Returning to the milkshake as emblem of reaction to intolerance, it has to be a triumph of the Government’s deployment of neural linguistic programming that an example of criminal violence can be used to condemn the victim, and that an aggressor can be lionised so as to change the flavour of a brand of (apparent) opposition to British Government from peaceable to that which has a tendency towards the use of physical force. What was being taught with this incident is that anything that looks like it is a threat to the “rules based order” must be demonised. Effectively, when the Brexit Party is finally overtly labelled as “far-right”, it will be being identified as a force that would overcome its objections to the Establishment by murdering politicians. We should note that the appellation has already been applied to UKIP, but it appears that the party had to be dropped for successful execution of the operation because membership did not stay in place to be tarred with the same brush that the likes of “Tommy Robinson” brought to bear on the organisation. On the other hand, the Brexit Party is freshly assembled, with a large and automatic following, and is yet to have the trap sprung upon it – although it is not far off. First of all the Brexit Party has made its own contribution by not rejecting the approaches of European parties, which the British corporate-media readily call “far-right”, to sit with them in a grouping in the European parliament. Meanwhile, Labour’s Shadow Chancellor, John McDonnell has pushed the envelope by describing the Brexit Party as a “stepping stone to the far-right”. Now, here (and here) at FBEL it has been noticed that McDonnell has been in the forefront of attributing the label of “far-right” to people who (on the surface at least) want Britain to leave the EU, and so now that he appears to be the very first to begin to do the same to the Brexit Party may even indicate that he has been assigned a role within the scope of the operation.

As for the Brexit Party being a new iteration of Leave-support to have its name rubbished by McDonnell (and then the likes of Hope Not Hate), this wouldn’t be the limit of its role in a wider Government operation. To know more we should examine what emerged on the night of the EU election when, in his speech to acknowledge his election, Farage said

If we don’t leave on October 31st then the scores you’ve seen today for the Brexit Party will be repeated in a general election.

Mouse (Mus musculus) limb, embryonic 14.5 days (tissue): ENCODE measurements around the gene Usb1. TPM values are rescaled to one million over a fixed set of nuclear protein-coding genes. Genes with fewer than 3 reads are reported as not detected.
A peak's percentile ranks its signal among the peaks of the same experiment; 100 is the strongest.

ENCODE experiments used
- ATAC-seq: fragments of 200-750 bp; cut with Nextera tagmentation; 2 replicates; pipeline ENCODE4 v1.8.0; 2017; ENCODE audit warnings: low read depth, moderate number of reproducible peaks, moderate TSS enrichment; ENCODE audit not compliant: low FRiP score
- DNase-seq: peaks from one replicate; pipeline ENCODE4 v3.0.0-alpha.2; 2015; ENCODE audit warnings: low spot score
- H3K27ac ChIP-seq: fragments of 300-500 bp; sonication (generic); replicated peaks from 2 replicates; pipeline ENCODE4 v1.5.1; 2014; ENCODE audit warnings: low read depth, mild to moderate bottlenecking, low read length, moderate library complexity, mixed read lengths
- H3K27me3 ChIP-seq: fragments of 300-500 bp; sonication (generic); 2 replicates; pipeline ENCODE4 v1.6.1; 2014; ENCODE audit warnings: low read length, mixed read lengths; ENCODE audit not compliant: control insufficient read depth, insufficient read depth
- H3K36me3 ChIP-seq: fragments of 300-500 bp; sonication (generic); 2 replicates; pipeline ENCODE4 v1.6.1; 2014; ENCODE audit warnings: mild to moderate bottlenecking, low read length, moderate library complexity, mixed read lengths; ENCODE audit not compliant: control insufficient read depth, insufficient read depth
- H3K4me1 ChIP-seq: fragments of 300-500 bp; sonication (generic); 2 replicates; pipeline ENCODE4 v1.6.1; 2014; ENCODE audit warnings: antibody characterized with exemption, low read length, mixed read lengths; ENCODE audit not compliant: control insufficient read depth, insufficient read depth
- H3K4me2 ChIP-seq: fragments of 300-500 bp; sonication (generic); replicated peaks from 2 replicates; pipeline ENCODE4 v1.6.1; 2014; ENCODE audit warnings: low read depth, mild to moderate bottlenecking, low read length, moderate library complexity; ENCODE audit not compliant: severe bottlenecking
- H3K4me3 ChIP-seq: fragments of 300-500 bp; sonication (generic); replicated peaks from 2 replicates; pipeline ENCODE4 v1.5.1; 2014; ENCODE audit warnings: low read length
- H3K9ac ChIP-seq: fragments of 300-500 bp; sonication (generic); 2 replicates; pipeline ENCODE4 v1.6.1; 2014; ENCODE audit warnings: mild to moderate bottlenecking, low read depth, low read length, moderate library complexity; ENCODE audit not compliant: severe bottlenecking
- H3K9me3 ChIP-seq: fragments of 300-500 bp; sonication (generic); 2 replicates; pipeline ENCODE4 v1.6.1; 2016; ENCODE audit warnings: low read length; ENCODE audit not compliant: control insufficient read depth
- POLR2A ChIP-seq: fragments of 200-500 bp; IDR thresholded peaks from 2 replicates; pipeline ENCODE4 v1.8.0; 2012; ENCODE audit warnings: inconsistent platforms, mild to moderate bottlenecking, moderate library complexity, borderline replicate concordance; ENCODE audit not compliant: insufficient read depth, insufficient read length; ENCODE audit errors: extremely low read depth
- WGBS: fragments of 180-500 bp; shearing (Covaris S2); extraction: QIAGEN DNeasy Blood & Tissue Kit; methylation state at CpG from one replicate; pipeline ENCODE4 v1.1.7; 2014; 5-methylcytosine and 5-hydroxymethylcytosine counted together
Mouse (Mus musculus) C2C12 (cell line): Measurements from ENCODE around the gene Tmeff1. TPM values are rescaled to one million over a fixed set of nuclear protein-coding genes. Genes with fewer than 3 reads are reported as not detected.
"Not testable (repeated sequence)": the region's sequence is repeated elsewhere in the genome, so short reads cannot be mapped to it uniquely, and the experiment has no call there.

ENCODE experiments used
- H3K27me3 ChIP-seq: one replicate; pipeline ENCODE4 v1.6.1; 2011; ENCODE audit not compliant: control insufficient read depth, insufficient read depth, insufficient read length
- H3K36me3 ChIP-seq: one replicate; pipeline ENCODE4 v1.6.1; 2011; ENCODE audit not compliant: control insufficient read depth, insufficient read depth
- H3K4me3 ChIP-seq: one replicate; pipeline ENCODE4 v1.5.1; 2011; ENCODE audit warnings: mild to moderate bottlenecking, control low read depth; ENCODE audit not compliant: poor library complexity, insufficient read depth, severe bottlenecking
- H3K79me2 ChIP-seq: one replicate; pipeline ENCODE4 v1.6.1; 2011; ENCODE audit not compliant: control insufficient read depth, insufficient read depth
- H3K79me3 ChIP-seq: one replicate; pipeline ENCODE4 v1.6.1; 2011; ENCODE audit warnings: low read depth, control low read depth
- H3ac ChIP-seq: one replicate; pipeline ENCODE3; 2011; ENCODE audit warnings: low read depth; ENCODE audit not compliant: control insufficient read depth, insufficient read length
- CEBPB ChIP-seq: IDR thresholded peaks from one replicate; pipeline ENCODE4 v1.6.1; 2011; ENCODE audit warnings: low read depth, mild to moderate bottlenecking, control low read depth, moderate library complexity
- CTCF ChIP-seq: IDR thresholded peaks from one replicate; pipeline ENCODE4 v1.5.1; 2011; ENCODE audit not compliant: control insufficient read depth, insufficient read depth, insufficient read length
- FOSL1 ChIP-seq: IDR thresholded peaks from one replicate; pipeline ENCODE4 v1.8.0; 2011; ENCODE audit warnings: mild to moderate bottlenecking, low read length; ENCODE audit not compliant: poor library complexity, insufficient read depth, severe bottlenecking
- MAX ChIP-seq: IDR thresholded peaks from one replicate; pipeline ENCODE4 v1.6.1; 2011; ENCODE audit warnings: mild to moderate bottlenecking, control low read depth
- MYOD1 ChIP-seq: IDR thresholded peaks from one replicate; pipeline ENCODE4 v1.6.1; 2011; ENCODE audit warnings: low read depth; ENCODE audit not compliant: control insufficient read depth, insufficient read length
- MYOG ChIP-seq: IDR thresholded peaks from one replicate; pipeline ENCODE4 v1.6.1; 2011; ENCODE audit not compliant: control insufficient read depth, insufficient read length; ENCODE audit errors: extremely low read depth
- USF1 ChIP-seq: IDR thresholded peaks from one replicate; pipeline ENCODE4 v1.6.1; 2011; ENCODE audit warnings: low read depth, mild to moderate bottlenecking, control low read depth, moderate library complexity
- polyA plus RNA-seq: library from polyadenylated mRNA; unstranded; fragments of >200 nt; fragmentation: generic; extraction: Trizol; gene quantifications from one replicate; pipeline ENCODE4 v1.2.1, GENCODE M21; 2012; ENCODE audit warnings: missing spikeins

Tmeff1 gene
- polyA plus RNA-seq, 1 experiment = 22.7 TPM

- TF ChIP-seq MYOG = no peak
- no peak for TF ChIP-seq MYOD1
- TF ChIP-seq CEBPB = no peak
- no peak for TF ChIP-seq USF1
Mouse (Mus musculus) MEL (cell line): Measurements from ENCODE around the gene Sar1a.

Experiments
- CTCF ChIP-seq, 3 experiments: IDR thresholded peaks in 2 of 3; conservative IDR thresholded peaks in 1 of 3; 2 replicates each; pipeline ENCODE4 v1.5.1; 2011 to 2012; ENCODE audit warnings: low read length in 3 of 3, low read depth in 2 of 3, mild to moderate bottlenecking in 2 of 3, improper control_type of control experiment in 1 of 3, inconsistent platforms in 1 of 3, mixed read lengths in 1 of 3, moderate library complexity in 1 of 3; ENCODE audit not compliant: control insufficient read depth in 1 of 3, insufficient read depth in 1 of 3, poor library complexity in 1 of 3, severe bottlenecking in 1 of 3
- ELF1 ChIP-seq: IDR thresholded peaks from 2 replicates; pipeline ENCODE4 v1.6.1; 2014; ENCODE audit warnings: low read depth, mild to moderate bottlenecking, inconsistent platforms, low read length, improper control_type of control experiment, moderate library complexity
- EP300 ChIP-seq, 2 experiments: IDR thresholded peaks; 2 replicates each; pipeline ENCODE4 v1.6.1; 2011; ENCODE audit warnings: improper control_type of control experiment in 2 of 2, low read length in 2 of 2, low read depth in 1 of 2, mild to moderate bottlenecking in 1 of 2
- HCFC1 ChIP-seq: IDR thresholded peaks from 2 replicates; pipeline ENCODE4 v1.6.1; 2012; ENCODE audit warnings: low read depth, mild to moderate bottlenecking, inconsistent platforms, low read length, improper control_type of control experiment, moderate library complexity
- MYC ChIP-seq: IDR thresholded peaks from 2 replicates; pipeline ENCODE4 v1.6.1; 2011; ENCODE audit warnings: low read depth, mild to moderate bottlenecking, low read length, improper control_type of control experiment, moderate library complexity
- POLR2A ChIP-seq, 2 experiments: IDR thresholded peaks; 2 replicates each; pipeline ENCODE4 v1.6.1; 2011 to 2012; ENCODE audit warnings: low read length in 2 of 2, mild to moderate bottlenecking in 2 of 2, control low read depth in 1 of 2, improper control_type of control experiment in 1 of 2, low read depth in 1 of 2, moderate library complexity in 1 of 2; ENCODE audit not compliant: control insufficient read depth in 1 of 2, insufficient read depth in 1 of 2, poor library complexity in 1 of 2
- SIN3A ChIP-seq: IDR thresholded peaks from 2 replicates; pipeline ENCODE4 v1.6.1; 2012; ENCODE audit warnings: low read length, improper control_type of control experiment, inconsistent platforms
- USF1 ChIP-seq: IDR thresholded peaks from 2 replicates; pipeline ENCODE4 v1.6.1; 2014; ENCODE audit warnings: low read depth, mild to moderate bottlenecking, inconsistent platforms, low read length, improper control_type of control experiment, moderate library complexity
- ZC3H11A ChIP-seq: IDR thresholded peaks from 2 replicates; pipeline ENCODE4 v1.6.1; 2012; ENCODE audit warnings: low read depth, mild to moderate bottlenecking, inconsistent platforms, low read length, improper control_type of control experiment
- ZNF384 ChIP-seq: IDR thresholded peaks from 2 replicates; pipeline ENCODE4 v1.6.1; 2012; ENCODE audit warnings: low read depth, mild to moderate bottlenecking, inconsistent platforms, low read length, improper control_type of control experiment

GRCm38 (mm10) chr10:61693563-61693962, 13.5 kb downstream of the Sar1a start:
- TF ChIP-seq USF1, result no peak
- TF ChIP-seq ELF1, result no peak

If the reader is not aware, 31st October is supposedly a new deadline for a no-deal default exit, but we’ve seen the worth of that sort of thing. In any case, what we can see here is that the talk about the Brexit Party coup in a general election started even before the Lord Ashcroft poll was released – and some of us would suspect, then, that it had been lined up as a talking point before the EU election, and the opinion poll was commissioned in order to give it legs. In any case, here, then, we return to where we came in at the very top of this article.

Of course, there are many of the abovementioned useful idiots who would credit the Brexit Party as the only hope of getting Brexit delivered, but the notion is in fact farcical. The reader would do well to remember this: the British Government intends to deliver Brexit, but only on its terms: or the Fake Brexit, which is membership of the EU in everything but name. Please read the many articles on the matter that have been posted at FBEL since 2016 (search for “Fake Brexit”). The Brexit Party has emerged to be part of a grand deception to have Britons accept the bad Article 50 treaty that would establish Britain’s zombified relationship with the EU. As part of the same operation, the Government would have the public believe that as many people want Britain to stay in the EU as want to leave. While this is patently not true, Farage is playing up to and along with the scheme instead of going for his guns as promised. Evidence item number one: his inviting and getting into a Twitter spat with YouGov regarding a very recent opinion poll that the polling company pulled out of its anus (for “the mouth of Military Intelligence”, The Times [such is how it is thought of around here]) putting the Lib Dems ahead for a general election (more about this in a forthcoming FBEL article).

Evidence item number two: another tweet, possibly summarising the content of an interview to Sky News:

Brexit is the defining issue of our time. People now identify more as Leavers or Remainers than Tory or Labour.